While Stephanie acknowledges that her father would undoubtedly be “delighted” if she opted for a full-dress church wedding, she says that she and Daniel have other ideas. “We don’t want a reception or any great ceremony,” she says. “I believe that the day of our marriage we will be all by ourselves or with very few others. If necessary, we have decided to go off, just the two of us, with his mother and a pal, and get married… in perfect privacy.” Rainier, she predicts, will have no objection. “I believe that he will leave it to me to choose,” she says.
The wedding date, they say, is still open for discussion. “We don’t want to rush things,” says Daniel. “We already have this happy event coming, and we do not want to seem forced to get married. Because marriage is something beautiful and not made with an idea of obligation.”
Becoming engaged undoubtedly didn’t seem part of the script when the two met in 1988. When Daniel joined the palace security staff, Stephanie had just ended an affair with French-born nightclub owner Mario Oliver and was throwing her energies into her singing career. Despite the initial attraction, neither she nor Daniel made a move. “Each of us lived what had to be lived, but we remained very close to each other, in our hearts, at least,” Daniel says.
“He never left my mind,” adds Stephanie. “There was always a place for him… in my heart.”
For the Princess, the ensuing years were restless ones: After a brief engagement to Le Fur, she recorded a second album (Stephanie) and put her name on a scent sold in Europe. When Casiraghi was killed, she seemed to lake on a new maturity—spending much of her time with the shattered Caroline and helping to care for her sister’s young children.
For his part, Daniel was occupied at the time by his relationship with Malbouvier, who lives in Beausoleil. In May 1991, Malbouvier became pregnant, and four months ago she gave birth to their son, Michael.
While rumormongers claimed that Ducruet deserted the pregnant Marline after his romance with Stephanie began last spring, a close friend says he “was always there for her.” Daniel himself maintains that he has been a devoted father. In fact he was present when Michael was born; he has been seen accompanying Martine and Michael to the pediatrician, and paparazzi have snapped him loading his son into the backseat of Stephanie’s black BMW. As the French magazine Voici put it, “Stephanie [also] respects Daniel’s fatherly involvement.”
Says Daniel: “I am taking care of that child, and I am giving an allowance to his mother. He is my flesh and blood—I am not ashamed of him. Whether I wanted him or not is nobody’s business. And I shall look after him as I look after the child Stephanie is giving to me.”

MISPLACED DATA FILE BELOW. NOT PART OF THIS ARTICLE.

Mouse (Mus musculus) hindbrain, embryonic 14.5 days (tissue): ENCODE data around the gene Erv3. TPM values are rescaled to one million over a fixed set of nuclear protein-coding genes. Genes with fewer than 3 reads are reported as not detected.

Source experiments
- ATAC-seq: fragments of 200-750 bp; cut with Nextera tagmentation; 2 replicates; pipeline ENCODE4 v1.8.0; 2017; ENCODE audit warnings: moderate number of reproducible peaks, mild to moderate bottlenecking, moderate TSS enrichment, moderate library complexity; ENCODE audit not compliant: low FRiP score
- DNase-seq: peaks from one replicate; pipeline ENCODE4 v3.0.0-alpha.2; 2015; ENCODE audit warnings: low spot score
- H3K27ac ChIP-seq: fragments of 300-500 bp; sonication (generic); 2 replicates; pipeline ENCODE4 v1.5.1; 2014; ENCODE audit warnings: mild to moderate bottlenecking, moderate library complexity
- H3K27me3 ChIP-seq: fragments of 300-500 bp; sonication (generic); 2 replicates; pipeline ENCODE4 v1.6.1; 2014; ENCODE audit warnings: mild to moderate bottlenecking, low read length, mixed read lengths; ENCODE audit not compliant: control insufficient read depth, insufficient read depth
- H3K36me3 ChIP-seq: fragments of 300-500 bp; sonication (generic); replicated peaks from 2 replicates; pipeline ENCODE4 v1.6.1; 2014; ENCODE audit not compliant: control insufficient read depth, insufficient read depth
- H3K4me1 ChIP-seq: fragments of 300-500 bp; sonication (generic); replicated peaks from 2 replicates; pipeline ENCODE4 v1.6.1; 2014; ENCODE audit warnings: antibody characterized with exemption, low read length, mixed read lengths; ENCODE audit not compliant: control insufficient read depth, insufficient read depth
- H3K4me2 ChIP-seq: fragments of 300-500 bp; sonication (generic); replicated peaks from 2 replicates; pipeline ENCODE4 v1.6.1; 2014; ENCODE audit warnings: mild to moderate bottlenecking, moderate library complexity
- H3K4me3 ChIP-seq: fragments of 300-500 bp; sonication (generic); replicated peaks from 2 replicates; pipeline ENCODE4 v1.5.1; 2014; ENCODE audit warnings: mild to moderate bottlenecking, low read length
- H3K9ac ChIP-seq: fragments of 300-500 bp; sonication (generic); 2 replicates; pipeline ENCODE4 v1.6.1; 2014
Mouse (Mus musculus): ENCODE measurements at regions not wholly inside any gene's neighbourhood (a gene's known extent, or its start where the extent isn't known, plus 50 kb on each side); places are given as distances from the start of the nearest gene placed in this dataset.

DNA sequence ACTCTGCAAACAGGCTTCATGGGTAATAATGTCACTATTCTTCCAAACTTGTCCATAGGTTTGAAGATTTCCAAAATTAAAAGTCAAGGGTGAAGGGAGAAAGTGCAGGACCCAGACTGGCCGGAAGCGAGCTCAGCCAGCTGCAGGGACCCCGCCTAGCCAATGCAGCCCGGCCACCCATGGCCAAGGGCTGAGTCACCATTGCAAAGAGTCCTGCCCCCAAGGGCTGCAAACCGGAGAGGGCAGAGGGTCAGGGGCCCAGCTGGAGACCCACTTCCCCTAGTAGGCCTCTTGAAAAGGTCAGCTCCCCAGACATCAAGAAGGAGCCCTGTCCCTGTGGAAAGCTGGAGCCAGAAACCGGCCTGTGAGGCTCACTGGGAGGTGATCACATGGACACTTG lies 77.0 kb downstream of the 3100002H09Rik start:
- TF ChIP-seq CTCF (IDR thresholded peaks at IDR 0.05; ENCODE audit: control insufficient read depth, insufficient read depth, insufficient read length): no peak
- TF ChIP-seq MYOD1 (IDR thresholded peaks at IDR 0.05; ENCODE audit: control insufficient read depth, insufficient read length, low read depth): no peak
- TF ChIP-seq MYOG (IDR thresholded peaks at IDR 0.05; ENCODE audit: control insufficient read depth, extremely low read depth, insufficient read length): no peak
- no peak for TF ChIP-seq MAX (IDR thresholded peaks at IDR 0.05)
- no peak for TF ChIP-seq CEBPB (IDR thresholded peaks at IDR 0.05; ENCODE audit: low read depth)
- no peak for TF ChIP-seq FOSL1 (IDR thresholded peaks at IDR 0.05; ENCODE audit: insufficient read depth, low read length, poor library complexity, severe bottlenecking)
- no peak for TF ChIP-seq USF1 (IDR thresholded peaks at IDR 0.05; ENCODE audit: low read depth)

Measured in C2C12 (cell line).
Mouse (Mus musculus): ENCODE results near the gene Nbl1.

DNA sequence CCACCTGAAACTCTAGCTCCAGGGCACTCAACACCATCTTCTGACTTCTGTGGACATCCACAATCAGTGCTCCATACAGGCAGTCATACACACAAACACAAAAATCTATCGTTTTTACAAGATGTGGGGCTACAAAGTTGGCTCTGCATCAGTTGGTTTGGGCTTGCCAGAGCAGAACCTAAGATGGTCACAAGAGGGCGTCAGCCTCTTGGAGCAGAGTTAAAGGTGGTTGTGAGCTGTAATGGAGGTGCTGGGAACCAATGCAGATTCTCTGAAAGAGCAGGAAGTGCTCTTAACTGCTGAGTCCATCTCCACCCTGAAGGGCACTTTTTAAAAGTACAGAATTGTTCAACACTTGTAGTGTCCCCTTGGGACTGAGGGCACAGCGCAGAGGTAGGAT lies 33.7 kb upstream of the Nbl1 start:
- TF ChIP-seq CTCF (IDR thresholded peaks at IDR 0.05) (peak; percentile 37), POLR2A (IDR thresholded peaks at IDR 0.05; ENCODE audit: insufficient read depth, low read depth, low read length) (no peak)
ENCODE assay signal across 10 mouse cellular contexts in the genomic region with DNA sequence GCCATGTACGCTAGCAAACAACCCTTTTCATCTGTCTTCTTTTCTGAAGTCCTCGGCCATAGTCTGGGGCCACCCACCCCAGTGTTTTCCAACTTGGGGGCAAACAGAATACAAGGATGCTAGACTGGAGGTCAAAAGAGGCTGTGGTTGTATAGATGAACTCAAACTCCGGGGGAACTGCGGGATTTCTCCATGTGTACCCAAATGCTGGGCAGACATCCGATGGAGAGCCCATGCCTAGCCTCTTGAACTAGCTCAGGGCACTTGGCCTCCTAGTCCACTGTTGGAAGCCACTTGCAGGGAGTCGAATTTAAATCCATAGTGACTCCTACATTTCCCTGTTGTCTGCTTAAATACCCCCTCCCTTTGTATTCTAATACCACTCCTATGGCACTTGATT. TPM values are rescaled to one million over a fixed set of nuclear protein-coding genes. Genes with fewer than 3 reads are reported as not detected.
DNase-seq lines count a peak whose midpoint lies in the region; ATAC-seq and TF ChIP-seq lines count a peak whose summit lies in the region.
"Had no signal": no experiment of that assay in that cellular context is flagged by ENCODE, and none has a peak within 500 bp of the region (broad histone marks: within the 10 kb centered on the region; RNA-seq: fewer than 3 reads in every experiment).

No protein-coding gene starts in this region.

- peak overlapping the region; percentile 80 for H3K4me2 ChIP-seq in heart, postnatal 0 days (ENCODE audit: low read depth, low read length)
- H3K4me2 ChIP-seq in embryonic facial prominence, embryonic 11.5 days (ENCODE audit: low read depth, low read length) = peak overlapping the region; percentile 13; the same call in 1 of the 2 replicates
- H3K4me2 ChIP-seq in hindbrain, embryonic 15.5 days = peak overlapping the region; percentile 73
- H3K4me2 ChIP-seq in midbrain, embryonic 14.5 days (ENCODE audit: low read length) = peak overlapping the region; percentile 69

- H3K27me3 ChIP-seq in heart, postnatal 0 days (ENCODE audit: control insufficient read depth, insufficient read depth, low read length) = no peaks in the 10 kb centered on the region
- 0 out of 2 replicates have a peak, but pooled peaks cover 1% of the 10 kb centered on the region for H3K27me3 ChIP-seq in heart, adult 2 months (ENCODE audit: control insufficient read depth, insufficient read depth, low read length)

“The things that have been said about Daniel are completely astonishing,” says Stephanie. “[But] the birth of our baby is a wonderful event, and I don’t want it to be sullied.” At the suggestion that her child, too, may someday be the target of gossip, she retorts swiftly, “We will protect him—you will see the mother hen turn into a mother lion. Nobody will touch my child.”
At the moment the mother-to-be plans to put aside long-term projects such as her singing and her work with Pool Position, the company for which she designed swimsuits. “Now my family life comes before everything,” she says. Still, Italian director Ottavio Fabbri has asked the couple to star in a six-part historical TV series called Welcome to Monaco, to he shot after the birth of their baby, and they have consented—providing they won’t be forced to travel. “I do not wish to be absent [from the baby],” says Stephanie. “If [the project] required me to take my distance from my family, I would not be in agreement at all.”
Both athletic, Stephanie and Daniel, a paragliding enthusiast who introduced the Princess to the sport, say her pregnancy will be an active one. “I want to keep fit. I don’t want to become a wreck,” says Stephanie with a laugh. “I go swimming and do a bit of exercise at home, and every weekend we go off for long hikes in the mountains.”
Before the baby is born, the couple plan to move with their three dogs into a two-story home that will be built near the palace, next door to Caroline’s pink villa. For Stephanie, it will be the beginning of a new phase—one that, by her account, marks a new maturity. “I [am] ready to have this child,” she says. “I have become much more responsible. I feel myself much more a woman.”
Eager to discover the sex of their baby, the two say they are hoping for a son, whom they would call Jonathan. “We are convinced that it will be a boy,” says Stephanie. Adds Daniel: “For a daddy, it’s good to have a boy, because that is the continuity of his life.”
According to Stephanie, this will only be the beginning for the famille Ducruet. “We want to have three or four children,” she says. “At the very least, three.” And how will they be raised? “One must be very open-minded, very understanding,” she says. Daniel agrees. “We will offer the widest range of possibilities to our [children],” he says, “and then it will be up to them to make [their] choice.”
For better or worse, it seems that the restless Stephanie has found a new raison d’être. Never mind that there are cynics who claim that this pregnancy was an impulsive move, one that will sustain her interest no longer than, say, a new suitor. The Princess is convinced that she has finally found her place. “My role will be, above all, to make [this child] happy in what he does,” says the woman who has spent so much of her life struggling to define herself. “Our children,” she vows, “will not be unhappy.”
JOEL STRATTE-McCLURE in Monaco